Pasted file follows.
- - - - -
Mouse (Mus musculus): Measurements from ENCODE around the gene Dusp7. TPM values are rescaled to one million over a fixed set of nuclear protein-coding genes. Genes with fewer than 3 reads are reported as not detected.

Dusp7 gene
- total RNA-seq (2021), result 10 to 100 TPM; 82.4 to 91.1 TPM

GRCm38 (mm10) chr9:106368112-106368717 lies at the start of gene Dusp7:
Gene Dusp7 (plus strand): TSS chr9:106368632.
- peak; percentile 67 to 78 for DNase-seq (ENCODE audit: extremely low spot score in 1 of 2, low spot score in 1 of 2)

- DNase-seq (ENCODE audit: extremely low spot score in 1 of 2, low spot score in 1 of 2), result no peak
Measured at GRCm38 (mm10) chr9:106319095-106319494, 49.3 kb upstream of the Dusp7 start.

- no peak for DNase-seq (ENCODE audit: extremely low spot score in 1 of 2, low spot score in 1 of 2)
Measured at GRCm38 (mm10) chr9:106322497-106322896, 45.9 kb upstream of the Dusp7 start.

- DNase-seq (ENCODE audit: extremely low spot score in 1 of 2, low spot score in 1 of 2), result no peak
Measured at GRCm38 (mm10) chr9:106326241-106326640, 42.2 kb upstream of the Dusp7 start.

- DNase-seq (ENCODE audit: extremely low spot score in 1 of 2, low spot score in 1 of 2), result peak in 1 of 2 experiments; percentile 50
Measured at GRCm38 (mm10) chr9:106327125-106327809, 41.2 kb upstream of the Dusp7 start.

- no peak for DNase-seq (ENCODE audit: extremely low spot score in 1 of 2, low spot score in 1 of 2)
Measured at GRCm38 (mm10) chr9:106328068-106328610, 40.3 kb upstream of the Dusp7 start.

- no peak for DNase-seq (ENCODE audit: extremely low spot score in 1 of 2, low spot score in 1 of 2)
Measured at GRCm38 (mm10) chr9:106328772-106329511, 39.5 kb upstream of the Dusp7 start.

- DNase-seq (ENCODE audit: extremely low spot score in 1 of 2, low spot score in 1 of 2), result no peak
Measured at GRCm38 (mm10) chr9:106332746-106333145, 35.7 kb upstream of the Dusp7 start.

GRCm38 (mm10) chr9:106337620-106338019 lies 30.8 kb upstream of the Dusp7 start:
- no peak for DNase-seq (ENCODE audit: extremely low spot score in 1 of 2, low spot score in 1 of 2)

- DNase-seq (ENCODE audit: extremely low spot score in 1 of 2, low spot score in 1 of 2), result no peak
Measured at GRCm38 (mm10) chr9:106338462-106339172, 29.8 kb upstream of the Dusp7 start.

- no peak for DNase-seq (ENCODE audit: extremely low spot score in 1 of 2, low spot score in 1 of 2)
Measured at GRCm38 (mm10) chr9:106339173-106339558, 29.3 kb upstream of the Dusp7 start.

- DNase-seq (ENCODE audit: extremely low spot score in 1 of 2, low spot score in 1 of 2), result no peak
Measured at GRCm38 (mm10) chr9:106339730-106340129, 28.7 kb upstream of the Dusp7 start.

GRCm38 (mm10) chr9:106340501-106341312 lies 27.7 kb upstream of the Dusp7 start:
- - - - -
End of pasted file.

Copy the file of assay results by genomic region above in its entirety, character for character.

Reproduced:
Mouse (Mus musculus): Measurements from ENCODE around the gene Dusp7. TPM values are rescaled to one million over a fixed set of nuclear protein-coding genes. Genes with fewer than 3 reads are reported as not detected.

Dusp7 gene
- total RNA-seq (2021), result 10 to 100 TPM; 82.4 to 91.1 TPM

GRCm38 (mm10) chr9:106368112-106368717 lies at the start of gene Dusp7:
Gene Dusp7 (plus strand): TSS chr9:106368632.
- peak; percentile 67 to 78 for DNase-seq (ENCODE audit: extremely low spot score in 1 of 2, low spot score in 1 of 2)

- DNase-seq (ENCODE audit: extremely low spot score in 1 of 2, low spot score in 1 of 2), result no peak
Measured at GRCm38 (mm10) chr9:106319095-106319494, 49.3 kb upstream of the Dusp7 start.

- no peak for DNase-seq (ENCODE audit: extremely low spot score in 1 of 2, low spot score in 1 of 2)
Measured at GRCm38 (mm10) chr9:106322497-106322896, 45.9 kb upstream of the Dusp7 start.

- DNase-seq (ENCODE audit: extremely low spot score in 1 of 2, low spot score in 1 of 2), result no peak
Measured at GRCm38 (mm10) chr9:106326241-106326640, 42.2 kb upstream of the Dusp7 start.

- DNase-seq (ENCODE audit: extremely low spot score in 1 of 2, low spot score in 1 of 2), result peak in 1 of 2 experiments; percentile 50
Measured at GRCm38 (mm10) chr9:106327125-106327809, 41.2 kb upstream of the Dusp7 start.

- no peak for DNase-seq (ENCODE audit: extremely low spot score in 1 of 2, low spot score in 1 of 2)
Measured at GRCm38 (mm10) chr9:106328068-106328610, 40.3 kb upstream of the Dusp7 start.

- no peak for DNase-seq (ENCODE audit: extremely low spot score in 1 of 2, low spot score in 1 of 2)
Measured at GRCm38 (mm10) chr9:106328772-106329511, 39.5 kb upstream of the Dusp7 start.

- DNase-seq (ENCODE audit: extremely low spot score in 1 of 2, low spot score in 1 of 2), result no peak
Measured at GRCm38 (mm10) chr9:106332746-106333145, 35.7 kb upstream of the Dusp7 start.

GRCm38 (mm10) chr9:106337620-106338019 lies 30.8 kb upstream of the Dusp7 start:
- no peak for DNase-seq (ENCODE audit: extremely low spot score in 1 of 2, low spot score in 1 of 2)

- DNase-seq (ENCODE audit: extremely low spot score in 1 of 2, low spot score in 1 of 2), result no peak
Measured at GRCm38 (mm10) chr9:106338462-106339172, 29.8 kb upstream of the Dusp7 start.

- no peak for DNase-seq (ENCODE audit: extremely low spot score in 1 of 2, low spot score in 1 of 2)
Measured at GRCm38 (mm10) chr9:106339173-106339558, 29.3 kb upstream of the Dusp7 start.

- DNase-seq (ENCODE audit: extremely low spot score in 1 of 2, low spot score in 1 of 2), result no peak
Measured at GRCm38 (mm10) chr9:106339730-106340129, 28.7 kb upstream of the Dusp7 start.

GRCm38 (mm10) chr9:106340501-106341312 lies 27.7 kb upstream of the Dusp7 start: